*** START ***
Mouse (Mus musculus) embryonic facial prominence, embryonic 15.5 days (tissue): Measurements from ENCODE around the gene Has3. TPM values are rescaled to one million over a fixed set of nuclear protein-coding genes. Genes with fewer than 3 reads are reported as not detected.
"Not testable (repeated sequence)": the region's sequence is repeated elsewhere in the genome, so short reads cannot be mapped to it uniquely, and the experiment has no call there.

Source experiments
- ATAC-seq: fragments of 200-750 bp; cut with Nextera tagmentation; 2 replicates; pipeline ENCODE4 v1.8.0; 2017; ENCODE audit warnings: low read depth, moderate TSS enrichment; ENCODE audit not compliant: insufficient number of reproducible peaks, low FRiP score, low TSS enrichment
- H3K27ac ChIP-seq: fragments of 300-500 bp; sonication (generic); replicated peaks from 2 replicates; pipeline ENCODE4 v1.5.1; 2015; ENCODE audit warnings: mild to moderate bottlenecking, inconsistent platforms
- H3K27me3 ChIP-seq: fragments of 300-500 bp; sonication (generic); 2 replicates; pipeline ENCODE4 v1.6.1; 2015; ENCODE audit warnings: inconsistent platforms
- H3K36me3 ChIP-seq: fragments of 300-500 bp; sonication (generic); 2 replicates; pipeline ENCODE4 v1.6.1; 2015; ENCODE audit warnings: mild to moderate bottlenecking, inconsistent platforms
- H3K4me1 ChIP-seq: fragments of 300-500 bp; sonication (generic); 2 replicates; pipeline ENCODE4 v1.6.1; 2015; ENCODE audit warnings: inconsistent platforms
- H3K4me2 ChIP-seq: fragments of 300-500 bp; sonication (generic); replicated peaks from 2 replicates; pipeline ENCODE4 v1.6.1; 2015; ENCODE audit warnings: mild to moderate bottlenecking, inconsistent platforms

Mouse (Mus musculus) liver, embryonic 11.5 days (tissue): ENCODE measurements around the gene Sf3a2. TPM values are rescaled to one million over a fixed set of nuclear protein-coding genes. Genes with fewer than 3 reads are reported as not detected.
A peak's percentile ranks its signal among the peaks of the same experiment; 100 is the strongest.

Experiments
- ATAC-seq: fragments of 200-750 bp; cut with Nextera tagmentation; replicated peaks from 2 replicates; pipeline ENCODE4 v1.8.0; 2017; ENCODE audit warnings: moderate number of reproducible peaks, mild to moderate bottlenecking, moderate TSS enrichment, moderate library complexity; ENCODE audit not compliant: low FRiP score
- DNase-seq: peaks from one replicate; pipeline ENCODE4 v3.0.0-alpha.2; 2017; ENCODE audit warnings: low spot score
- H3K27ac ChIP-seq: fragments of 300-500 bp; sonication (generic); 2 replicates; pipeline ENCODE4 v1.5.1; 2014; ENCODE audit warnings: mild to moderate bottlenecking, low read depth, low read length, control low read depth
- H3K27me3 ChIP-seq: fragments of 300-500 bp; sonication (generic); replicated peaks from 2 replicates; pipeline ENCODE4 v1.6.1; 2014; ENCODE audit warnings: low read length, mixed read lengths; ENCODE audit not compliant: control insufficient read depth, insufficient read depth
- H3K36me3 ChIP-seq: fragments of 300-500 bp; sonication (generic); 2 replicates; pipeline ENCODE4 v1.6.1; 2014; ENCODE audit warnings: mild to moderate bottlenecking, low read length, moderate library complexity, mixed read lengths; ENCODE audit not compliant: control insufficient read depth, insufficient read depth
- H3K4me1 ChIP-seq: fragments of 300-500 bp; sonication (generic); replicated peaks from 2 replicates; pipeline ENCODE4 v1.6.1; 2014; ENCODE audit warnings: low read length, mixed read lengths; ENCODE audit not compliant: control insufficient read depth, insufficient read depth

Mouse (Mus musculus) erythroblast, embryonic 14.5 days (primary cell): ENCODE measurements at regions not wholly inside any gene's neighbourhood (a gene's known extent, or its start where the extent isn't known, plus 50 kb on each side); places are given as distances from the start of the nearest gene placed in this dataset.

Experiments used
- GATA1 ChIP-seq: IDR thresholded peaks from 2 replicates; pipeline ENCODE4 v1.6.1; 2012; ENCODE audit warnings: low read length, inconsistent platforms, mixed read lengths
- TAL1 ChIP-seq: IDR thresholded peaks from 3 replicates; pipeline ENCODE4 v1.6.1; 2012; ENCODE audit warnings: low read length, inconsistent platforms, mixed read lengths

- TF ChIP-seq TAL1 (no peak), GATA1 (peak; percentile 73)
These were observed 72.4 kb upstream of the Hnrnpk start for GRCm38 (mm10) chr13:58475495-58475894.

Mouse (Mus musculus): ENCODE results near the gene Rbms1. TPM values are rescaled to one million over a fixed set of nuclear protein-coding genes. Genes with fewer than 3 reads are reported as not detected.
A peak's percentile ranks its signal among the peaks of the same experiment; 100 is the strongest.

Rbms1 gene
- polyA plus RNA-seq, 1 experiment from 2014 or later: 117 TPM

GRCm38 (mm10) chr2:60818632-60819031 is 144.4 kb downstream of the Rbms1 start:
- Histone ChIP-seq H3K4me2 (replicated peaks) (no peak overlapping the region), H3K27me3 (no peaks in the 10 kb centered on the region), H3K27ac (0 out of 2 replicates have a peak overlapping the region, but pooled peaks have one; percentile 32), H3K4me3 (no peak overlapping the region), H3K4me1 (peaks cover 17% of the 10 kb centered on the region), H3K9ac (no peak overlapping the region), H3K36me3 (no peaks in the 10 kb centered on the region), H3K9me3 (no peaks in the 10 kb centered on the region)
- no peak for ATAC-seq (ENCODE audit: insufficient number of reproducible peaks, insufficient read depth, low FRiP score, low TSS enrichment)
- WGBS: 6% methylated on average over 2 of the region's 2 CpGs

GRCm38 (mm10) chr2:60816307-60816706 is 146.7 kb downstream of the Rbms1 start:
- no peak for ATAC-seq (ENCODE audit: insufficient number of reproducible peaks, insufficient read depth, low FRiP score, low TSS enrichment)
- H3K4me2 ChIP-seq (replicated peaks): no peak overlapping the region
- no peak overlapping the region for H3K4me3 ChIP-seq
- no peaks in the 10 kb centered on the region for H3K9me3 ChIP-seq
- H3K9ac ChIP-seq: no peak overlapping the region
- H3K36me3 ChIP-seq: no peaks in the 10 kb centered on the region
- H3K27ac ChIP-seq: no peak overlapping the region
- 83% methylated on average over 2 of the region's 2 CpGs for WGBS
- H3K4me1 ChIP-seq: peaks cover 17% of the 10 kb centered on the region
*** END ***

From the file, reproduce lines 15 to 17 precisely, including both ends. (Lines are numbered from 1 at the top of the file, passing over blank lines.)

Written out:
- H3K27ac ChIP-seq: fragments of 300-500 bp; sonication (generic); 2 replicates; pipeline ENCODE4 v1.5.1; 2014; ENCODE audit warnings: mild to moderate bottlenecking, low read depth, low read length, control low read depth
- H3K27me3 ChIP-seq: fragments of 300-500 bp; sonication (generic); replicated peaks from 2 replicates; pipeline ENCODE4 v1.6.1; 2014; ENCODE audit warnings: low read length, mixed read lengths; ENCODE audit not compliant: control insufficient read depth, insufficient read depth
- H3K36me3 ChIP-seq: fragments of 300-500 bp; sonication (generic); 2 replicates; pipeline ENCODE4 v1.6.1; 2014; ENCODE audit warnings: mild to moderate bottlenecking, low read length, moderate library complexity, mixed read lengths; ENCODE audit not compliant: control insufficient read depth, insufficient read depth